• Anonymous Says:

        For the sake of fairness, as much as possible the decision to pick one candidate out of many should be based on actual record, rather than on subjective assessment of the person’s potential.

        Then I suppose you do not support any kind of affirmative action, since that is all about looking at someone’s record in context – i.e., allowing your decision to be tempered by a “subjective assessment of the person’s potential.” For example, Julio’s scores are not that high, but he comes from a low-income background and went to a crappy school with limited opportunities, so he might be as capable as the guy from rich-fancy-prep-school who had access to test prep classes.

        And I say again: Admission to top-notch schools today is more competitive than ever, yet these schools have not suffered setbacks in terms of diversity – in fact, quite the opposite. It’d be nice to see you or Prodigal explain that fact away.

      • Massimo Says:

        Then I suppose you do not support any kind of affirmative action

        No, it’s a non sequitur.
        All I am saying is that if I want to decide which one of two individuals is a faster runner, the fairest way to do it is have them run and see who makes it to the finish line first, simple as that.
        Replacing that with a subjective decision of any kind, one that does not give one of the two the chance to run, is less fair, regardless of how one does it. Now, there are cases where making a decision based on presumption of future excellence is necessary, but this is not one of those cases.
        It is a straw man argument, I could just as easily respond that you are wanting to make it all about the school where you studied, that in the lack of an extensive research record allowing a fair comparison, a Harvard graduate should always be given preference over a Florida State one. I am not following you there, I am sorry.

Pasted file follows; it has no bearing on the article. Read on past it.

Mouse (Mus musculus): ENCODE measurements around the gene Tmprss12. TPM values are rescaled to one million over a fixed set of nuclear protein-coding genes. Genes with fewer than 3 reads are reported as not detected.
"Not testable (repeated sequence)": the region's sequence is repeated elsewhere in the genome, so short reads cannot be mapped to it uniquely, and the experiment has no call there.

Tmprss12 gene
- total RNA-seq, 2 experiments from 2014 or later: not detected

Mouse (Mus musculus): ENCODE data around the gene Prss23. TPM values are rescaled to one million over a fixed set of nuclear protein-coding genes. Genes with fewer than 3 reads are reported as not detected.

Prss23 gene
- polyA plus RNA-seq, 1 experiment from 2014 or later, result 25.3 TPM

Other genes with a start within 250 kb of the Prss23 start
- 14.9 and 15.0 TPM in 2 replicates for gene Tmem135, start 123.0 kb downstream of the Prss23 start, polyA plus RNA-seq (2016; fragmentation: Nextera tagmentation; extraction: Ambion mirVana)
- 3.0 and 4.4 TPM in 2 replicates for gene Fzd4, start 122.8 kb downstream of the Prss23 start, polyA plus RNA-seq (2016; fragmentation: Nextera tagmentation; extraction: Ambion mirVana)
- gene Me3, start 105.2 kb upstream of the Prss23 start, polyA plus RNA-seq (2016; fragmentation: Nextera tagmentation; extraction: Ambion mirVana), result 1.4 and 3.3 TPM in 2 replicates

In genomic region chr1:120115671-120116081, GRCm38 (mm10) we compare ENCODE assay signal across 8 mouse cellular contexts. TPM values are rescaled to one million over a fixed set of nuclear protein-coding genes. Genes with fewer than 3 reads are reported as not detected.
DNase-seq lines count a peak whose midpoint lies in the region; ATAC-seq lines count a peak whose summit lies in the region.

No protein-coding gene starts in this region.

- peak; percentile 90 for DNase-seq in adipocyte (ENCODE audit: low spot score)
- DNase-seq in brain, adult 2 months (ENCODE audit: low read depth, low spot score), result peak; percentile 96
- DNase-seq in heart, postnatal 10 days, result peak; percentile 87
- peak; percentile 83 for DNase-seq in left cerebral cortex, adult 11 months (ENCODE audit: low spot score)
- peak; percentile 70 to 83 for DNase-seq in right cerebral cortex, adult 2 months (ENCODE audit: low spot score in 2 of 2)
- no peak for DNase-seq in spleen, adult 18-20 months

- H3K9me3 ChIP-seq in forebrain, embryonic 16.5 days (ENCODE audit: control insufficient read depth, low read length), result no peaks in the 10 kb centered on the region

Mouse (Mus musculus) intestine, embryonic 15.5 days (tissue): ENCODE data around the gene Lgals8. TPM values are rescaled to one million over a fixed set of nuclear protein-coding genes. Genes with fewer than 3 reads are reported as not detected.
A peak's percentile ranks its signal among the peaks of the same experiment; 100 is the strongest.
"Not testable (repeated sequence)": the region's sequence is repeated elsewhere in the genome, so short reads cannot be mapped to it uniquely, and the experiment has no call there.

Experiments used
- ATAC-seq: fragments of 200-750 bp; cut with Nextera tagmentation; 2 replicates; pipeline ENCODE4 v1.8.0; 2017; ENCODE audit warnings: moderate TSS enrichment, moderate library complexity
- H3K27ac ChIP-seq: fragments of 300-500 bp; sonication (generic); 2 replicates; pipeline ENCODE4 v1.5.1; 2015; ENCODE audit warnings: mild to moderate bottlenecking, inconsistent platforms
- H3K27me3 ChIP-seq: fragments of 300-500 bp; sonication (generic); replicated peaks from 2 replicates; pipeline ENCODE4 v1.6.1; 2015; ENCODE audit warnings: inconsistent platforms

• Anonymous Says:

        All I am saying is that if I want to decide which one of two individuals is a faster runner, the fairest way to do it is have them run and see who makes it to the finish line first, simple as that.

        No, it is *precisely* not “simple as that,” and I think you know that.

        I encourage you to re-read my comment above and address what I actually wrote. But hey, if you aren’t even going to do that, then really what’s the point….

      • Massimo Says:

        … and I encourage you to go make your anonymous straw man arguments somewhere else.

  3. Massimo Says:

    I’d like to point out that there are quotas in some other professional fields.

    I am aware of that, but I think the comparison with the sciences is iffy. I personally see the sciences as much closer to the arts and the humanities, and there are no quotas there, that I know of. When it comes to medical schools, where the cost of training per individual is very high and physicians receive a very specialized education, quotas can perhaps be justified (and even there, they remain highly controversial, and their efficacy far from proven). They are enforced usually by limiting the number of schools that grant degrees to begin with, and by having rigorous entrance exams. Would you support something similar in the sciences ? I think that society only stands to lose from any such mechanism.
    (As for Italy, please don’t get me started — until Italians refuse to look for employment more than 30 km away from home, nothing is going to change).